Dig is an acronym for Domain Information Groper that helps in querying DNS Information and as well as troubleshooting the issue related to it. The dig command is the popular command-line network administrative tool that provides information about the name server as well as host address and various DNS records that we query using the command. It is more flexible and a handful that replaces older tools such as nslookup.
In this context, we shall look into the different DNS records like A, AAAA, MX, NS, PTR, TXT, DKIM, and SPF.
How to Install Dig on Linux ?
The dig tool supports various Linux distributions. Below are the commands to install the dig on some popular Linux systems.
To Install in Ubuntu/Debian:
$ sudo apt install dnsutils
To Install in Centos/Fedora:
$ sudo yum install bind-utils
To verify Dig Installation, run the command:
$ dig –v
How to Query Domain 'A' Record ?
By default, the dig command will provide the DNS 'A' Record information, and the following is the output after querying the domain:
$ dig google.com
You will see in the output that the dig command provides four sections.
In the first section, the first row shows the dig version and domain name we look up to.
The second row shows the option that is used to query the domain which is (+cmd) by default in the current context. Lastly the headers, it is the response that the server provided during queries. In the flags section in header, qr, rd, and ra refer to query, recursion desired, and recursion available respectively which determine answer format.
In the second section, the OPT PSEUDOSECTION shows the advanced data that is used, Extension System for DNS (EDNS), and UDP shows the UDP packet size. The question section shows the query data that the dig command sent where IN refers to the Internet and A refer to the address record we required.
The third section shows the answers to the requested query. The first column shows the server name that the dig command query, the second column shows a set timeframe after which the record is refreshed, the third column shows the class of query, the fourth column shows the DNS record the command query, and the last column shows the ipv4 IP address that is linked with the domain name.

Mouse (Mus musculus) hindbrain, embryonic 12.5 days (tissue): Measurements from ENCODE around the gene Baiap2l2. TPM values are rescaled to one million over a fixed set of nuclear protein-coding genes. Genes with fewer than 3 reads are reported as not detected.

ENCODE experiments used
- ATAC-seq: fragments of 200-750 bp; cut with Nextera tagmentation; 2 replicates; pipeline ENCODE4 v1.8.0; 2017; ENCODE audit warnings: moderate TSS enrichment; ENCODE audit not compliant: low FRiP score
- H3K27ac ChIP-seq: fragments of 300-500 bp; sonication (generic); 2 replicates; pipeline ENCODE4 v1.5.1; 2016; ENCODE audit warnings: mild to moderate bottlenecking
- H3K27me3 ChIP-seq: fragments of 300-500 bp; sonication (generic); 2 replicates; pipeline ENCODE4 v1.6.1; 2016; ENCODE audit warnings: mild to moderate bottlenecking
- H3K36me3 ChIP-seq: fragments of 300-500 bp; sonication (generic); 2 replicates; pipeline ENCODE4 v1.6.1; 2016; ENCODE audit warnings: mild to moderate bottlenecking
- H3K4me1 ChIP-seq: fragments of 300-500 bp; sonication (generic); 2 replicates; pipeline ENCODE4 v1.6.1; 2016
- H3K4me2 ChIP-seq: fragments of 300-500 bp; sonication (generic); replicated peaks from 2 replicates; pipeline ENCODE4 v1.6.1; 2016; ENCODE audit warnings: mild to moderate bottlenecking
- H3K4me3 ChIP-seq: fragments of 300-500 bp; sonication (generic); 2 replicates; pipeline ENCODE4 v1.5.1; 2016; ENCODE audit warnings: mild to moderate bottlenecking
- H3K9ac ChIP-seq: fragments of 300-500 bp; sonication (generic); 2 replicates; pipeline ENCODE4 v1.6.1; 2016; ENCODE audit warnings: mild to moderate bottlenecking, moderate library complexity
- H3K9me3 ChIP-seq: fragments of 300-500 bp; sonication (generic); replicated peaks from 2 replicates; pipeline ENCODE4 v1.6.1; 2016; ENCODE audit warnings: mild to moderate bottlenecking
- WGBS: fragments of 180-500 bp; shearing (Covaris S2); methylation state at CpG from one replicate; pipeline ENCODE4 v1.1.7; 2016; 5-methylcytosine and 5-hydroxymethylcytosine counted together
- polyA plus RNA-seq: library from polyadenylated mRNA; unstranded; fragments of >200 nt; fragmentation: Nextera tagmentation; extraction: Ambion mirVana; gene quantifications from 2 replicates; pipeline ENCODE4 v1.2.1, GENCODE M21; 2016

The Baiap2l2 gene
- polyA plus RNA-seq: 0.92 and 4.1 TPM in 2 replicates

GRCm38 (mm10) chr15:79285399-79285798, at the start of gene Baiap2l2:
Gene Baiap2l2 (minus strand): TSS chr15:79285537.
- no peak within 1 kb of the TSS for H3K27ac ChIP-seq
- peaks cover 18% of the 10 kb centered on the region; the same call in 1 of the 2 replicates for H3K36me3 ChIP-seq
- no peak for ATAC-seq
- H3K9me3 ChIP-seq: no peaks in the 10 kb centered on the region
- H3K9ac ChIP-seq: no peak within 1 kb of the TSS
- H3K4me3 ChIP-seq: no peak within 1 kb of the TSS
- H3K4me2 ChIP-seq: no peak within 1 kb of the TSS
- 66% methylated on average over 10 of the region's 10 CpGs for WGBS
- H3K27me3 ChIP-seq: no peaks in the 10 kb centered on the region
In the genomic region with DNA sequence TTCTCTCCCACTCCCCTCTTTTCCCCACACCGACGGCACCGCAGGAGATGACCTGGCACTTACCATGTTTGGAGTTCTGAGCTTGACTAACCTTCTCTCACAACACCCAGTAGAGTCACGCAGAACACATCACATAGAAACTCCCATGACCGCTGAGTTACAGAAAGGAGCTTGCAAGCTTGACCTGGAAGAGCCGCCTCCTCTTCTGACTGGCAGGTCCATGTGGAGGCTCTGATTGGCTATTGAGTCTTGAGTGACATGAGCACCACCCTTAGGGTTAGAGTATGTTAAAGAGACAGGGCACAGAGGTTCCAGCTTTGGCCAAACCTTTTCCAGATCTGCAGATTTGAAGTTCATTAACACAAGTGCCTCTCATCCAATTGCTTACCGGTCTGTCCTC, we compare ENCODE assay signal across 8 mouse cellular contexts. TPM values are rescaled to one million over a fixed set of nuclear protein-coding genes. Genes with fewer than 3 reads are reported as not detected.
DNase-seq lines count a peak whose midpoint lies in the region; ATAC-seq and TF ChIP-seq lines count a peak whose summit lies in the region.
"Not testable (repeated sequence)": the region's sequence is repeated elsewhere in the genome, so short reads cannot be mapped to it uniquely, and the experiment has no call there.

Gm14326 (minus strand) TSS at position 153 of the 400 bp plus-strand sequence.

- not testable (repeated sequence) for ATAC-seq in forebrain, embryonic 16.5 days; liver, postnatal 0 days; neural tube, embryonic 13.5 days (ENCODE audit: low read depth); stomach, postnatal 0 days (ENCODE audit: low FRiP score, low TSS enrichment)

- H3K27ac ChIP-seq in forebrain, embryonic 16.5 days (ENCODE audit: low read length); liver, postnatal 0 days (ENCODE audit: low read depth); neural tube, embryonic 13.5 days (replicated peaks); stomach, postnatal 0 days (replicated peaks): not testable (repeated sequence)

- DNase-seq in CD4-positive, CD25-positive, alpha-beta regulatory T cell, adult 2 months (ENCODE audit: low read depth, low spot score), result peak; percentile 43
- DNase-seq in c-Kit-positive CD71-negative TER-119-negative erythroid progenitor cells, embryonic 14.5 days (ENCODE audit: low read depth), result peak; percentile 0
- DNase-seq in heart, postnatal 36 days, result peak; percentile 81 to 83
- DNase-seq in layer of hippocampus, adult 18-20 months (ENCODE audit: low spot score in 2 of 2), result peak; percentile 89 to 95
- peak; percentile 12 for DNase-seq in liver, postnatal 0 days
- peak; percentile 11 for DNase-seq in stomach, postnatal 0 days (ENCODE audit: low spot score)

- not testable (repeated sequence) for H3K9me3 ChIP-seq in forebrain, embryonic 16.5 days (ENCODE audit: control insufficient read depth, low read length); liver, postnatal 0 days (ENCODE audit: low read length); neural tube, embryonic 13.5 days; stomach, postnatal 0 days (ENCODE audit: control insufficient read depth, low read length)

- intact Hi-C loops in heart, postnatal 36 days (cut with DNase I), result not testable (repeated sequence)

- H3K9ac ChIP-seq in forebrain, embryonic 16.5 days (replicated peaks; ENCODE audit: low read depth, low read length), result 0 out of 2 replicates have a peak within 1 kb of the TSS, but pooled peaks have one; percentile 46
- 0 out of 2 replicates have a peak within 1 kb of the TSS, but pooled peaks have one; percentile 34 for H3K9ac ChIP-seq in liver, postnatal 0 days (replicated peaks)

The final section shows the metadata or statistics of the query.
How to Query Domain 'AAAA' Records ?
In order to query DNS records, we need to specify the record type in the command. We can shorten the output by using the +shorts, following is the output of how it worked:
$ dig +short google.com AAAA
How to Query Domain 'NS' Records Displaying Only Answers ?
Here, we will use +noall will clear all display flags which doesn’t give any output, and using the +answer option will output the answer section only:
$ dig google.com 'NS' +noall +answer
How to Query Multiple DNS Records ?
We can query multiple DNS Records using the dig command. Here, we will query A records and TXT records using dig.
$ dig google.com +nocomments yahoo.com +noall +answer
How to Query Domain 'MX' Records ?
The MX refers to a Mail exchange that directs email to a mail server. In the command below we use the +nocomments option to exclude the comments. To lookup, the MX record specifies the record type to MX in the command:
$ dig google.com MX +nocomments
How to Query SPF Record ?
The Sender Policy Framework (SPF) is used to indicate authorized hosts for sending mail to the domain in mail exchange.
$ dig google.com TXT +noall +answer
DKIM Records Lookup
To query DomainKeys Identified Mail (DKIM) we need the selector. It provides a digital signature and encryption key that authenticates email messages.
You need to find out the selector of the domain. If you look at the details of an email sent from google/gmail, you can find out the selector for google. Similarly, you can find other domain selectors.
To query it we have to execute the command as below. In the output, we can view the DKIM signature published in their DNS record:
$ dig txt 20161025._domainkey.google.com
DNS Reverse Lookup
To look up reverse DNS we need to use the -x option along with the server IP address. In the following example, we use google IP address to lookup it's reverse DNS:
$ dig -x 184.108.40.206 +short